how cold for highlands

Discussion in 'Cattle' started by myheaven, Nov 23, 2006.

  1. myheaven

    myheaven Well-Known Member Supporter

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    How low of a temp can highlands handle before you need to start to get concerned. Im talking north dakota weather. I dont have highlands but we are looking at a farm in north dakota and looking at highlands to farm out there. ANy info would be great thanks Beth
     
  2. myheaven

    myheaven Well-Known Member Supporter

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    my husband is looking for I guess a number. I know they can handle canda weather. Hes a facts kinda man. Thank you Beth
     

  3. wr

    wr Moderator Staff Member Supporter

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    I'm up in Alberta and I know my highlands have absolutely no problems with our bitter raw cold. A person still needs to provide deep bedding and wind breaks to keep them comfortable and feed heavy but they do very well. Their coats actually have 2 layers which provides 'loft' which traps warmth near their bodies. Their coats thicken and shed to accomodate most weather and they are notorious for finding situations that suit their needs. In our hot summers, you find them sunning near water where it's a bit cooler. It's actually fascinating to watch the calves, who are born with quite a lot of hair and in our spring storms (which are quite harsh) and they'll be out playing in the bitter, raw wind & snow while everybody else's calves are hidding in straw beds trying to stay warm. I guess if you're looking for a specific number, mine have survived -40 with no divine effort.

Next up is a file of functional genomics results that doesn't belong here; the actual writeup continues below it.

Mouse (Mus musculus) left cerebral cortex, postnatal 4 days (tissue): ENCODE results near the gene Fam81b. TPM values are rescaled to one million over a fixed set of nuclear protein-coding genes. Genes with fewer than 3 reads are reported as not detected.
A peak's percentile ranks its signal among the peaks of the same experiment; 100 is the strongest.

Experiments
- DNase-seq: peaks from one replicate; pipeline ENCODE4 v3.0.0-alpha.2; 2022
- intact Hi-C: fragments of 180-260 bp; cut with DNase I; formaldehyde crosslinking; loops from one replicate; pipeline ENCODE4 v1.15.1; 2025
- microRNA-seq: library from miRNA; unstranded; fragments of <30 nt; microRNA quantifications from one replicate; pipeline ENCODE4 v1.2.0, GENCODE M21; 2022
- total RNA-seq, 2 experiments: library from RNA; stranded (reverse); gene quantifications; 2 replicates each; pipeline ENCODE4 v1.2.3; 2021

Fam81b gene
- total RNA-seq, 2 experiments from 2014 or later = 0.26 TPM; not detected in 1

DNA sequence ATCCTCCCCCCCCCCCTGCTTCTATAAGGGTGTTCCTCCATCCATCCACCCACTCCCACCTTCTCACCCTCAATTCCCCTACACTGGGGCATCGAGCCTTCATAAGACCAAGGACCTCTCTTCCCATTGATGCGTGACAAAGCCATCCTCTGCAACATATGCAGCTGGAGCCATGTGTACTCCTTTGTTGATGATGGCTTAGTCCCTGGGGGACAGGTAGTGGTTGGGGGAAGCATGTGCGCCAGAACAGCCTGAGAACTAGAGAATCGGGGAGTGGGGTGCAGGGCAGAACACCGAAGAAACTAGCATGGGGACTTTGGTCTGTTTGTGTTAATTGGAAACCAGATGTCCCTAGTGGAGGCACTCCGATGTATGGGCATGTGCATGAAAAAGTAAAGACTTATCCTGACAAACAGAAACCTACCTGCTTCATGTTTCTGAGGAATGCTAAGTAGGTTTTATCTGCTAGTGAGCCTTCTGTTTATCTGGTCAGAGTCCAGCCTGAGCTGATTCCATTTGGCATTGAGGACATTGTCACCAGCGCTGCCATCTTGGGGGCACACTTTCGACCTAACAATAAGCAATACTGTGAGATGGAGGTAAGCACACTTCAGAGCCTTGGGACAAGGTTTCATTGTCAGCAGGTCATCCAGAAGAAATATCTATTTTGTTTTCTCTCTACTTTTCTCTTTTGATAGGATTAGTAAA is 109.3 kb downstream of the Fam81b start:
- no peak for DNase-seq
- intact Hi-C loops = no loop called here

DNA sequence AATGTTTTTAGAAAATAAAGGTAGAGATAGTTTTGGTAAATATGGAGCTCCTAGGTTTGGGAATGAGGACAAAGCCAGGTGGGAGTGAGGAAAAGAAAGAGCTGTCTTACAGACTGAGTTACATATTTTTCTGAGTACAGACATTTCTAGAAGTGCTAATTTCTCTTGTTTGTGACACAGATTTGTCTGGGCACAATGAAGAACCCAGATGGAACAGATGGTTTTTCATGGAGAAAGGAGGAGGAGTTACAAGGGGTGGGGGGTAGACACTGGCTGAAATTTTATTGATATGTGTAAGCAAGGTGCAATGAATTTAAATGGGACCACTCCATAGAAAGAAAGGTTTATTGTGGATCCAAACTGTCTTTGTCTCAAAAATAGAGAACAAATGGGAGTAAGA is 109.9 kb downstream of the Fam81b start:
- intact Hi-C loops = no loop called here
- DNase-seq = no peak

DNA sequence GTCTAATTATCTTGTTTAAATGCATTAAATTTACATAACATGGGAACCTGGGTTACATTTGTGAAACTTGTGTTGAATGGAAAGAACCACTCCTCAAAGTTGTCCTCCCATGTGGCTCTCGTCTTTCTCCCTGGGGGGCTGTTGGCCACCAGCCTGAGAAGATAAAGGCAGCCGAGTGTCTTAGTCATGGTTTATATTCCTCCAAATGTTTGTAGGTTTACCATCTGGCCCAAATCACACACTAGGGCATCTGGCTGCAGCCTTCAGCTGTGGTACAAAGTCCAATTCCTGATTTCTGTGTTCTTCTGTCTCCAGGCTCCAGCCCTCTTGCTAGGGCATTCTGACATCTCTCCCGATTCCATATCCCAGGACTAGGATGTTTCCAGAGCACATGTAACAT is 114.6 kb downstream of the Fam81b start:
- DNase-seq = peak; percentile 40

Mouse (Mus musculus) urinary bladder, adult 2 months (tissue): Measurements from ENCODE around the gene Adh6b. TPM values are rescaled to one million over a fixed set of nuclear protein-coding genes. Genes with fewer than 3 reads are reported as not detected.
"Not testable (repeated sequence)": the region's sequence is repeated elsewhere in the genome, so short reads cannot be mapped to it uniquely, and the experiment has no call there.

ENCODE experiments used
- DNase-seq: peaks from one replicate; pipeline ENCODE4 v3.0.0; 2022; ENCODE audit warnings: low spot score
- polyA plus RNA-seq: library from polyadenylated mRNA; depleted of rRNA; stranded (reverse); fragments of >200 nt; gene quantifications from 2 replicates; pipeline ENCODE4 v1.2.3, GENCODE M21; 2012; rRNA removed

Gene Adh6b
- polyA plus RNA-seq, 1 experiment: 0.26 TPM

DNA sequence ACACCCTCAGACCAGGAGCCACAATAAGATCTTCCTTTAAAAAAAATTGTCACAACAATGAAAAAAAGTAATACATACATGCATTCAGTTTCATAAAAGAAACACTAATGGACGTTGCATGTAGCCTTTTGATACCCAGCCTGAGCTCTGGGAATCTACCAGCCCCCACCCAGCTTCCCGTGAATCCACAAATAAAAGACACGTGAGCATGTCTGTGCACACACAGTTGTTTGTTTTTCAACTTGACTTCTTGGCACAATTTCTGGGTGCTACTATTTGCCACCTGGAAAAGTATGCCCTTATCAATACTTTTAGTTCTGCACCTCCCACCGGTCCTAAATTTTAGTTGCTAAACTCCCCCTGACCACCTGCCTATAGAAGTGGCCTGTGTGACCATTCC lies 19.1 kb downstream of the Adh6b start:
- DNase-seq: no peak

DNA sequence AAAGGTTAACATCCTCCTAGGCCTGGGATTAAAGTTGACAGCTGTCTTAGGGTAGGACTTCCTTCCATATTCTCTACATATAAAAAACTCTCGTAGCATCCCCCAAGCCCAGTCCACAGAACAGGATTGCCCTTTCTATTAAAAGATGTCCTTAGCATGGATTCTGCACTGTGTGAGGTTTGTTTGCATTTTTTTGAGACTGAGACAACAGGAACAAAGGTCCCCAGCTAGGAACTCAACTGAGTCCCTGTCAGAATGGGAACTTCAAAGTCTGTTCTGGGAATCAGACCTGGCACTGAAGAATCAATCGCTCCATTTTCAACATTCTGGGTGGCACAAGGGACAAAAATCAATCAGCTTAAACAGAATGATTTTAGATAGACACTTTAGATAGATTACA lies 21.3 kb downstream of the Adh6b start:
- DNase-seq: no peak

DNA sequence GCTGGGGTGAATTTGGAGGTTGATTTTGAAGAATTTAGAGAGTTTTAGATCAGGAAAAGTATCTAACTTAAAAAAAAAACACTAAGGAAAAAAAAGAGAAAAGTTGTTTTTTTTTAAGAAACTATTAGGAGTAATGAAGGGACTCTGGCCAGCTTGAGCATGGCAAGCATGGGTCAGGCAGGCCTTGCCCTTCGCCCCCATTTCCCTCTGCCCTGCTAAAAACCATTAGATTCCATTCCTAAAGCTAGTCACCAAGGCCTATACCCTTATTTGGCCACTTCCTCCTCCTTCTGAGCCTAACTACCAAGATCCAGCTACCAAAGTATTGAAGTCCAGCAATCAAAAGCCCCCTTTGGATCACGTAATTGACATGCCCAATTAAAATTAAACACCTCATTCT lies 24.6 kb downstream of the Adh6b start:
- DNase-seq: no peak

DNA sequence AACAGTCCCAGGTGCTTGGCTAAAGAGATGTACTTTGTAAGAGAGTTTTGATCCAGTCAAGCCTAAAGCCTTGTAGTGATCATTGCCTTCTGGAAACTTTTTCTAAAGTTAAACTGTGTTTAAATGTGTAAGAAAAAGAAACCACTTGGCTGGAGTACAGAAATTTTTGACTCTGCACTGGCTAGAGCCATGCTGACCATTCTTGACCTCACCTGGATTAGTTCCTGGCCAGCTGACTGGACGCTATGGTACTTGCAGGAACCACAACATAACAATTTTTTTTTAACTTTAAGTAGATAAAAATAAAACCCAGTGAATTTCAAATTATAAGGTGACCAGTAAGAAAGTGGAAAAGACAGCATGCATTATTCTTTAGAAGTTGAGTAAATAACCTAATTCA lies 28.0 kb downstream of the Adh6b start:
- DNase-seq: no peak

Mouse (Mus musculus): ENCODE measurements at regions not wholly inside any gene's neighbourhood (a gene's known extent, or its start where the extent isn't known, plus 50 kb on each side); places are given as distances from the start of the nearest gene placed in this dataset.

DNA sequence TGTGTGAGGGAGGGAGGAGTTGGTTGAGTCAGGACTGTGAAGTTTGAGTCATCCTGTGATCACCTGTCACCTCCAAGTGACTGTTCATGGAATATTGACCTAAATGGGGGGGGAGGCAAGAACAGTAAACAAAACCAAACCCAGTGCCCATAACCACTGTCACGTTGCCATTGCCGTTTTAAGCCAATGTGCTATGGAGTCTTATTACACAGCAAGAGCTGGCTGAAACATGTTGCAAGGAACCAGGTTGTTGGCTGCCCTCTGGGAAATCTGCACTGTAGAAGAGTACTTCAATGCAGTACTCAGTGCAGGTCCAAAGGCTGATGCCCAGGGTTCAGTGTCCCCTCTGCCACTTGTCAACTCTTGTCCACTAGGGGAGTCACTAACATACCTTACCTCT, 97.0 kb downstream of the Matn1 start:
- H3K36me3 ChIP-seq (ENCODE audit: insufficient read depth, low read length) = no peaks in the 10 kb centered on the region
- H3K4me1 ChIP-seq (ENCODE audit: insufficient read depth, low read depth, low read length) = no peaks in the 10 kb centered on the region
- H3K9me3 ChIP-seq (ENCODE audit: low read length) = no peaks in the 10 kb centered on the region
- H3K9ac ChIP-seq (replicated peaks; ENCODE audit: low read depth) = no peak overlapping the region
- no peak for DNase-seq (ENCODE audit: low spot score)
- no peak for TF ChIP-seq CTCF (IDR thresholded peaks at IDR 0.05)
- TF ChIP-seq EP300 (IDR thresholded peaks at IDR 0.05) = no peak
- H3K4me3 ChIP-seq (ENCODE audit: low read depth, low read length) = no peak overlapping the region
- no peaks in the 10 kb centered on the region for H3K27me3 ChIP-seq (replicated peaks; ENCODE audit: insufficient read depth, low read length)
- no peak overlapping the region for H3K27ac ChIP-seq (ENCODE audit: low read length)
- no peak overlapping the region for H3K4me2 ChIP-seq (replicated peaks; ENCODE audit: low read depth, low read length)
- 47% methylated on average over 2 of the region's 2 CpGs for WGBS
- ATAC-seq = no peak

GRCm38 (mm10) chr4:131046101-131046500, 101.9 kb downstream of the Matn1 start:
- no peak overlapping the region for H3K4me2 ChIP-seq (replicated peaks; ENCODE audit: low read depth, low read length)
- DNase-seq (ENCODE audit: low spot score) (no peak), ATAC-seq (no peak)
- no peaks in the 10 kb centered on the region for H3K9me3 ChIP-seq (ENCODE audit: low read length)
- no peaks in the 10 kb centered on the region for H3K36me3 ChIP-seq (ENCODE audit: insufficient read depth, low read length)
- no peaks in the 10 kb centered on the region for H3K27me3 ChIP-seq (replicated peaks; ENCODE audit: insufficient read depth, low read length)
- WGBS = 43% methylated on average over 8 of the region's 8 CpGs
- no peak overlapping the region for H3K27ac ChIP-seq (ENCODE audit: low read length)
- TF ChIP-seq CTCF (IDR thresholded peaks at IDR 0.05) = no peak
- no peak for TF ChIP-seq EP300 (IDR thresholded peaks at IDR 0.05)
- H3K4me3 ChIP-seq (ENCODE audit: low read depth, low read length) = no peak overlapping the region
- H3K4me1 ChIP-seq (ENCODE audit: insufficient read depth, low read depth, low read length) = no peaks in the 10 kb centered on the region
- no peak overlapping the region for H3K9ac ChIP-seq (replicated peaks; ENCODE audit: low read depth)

4. Christiaan

    Christiaan Dutch Highlands Farm

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    Can't find the referance right now, but I recall that Highlands, even calves, will not begin drawing on reserves until its colder than minus 18 F. At that point you'll need to increase their feed for them to maintain or gain weight. Here at my place it is extremely rare for it to get to zero F, been three years since we've gone as low as 10 F. Windbreaks are appreciated by them, as is shade in the summer.
     
  5. myheaven

    myheaven Well-Known Member Supporter

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    Thank you wr I gave him the number and it apeased him. Thank you again
     
  6. arcticow

    arcticow Well-Known Member

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    65 below, if they don't have any wind. Provided they are full and have bedding.
     
  7. phantompark

    phantompark Well-Known Member

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    Check the american highlander site, I recall reading they don't start to lose body heat till around -20F? Ours are free to go in the barn in deep bedding and a wind break or lay outside either on dirt or some old hay. Some are outside some inside. When it gets really nasty, everyone is snuggled up and nice to each other inside.
    They are extremely hardy more so than just about any other breed. It's that thick multi layered coat.
     
  8. myheaven

    myheaven Well-Known Member Supporter

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    thank you everyone for your replies.
     
  9. de Molay

    de Molay Well-Known Member

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    Alberta weather where I am ranges from -55F to + 35 in the summer, I calve outside sometimes at -25/-30 because the weather is so unpredictable....They have shelter an open faced barn....And bedding....Like any animal they have to have a wind break...It's not the cold it is the cold with the wind that is a problem...If they haven't gotten up and gotten colustrum within 30 minutes I get involved....Have never seen a Highland calf not get up and suckle tho....We had two cows calve at the same time once and it was 20 below, I got confused as to which was which, the one little guy, his mother was a first time calver I did not see suckle, I never leave them alone until I see them nurse...He never rec'd colustrum until the next morning and he made it ok, his mother had hid him in the straw...I milked her colustrum and gave him a bottle and he was on the go in 30 minutes.....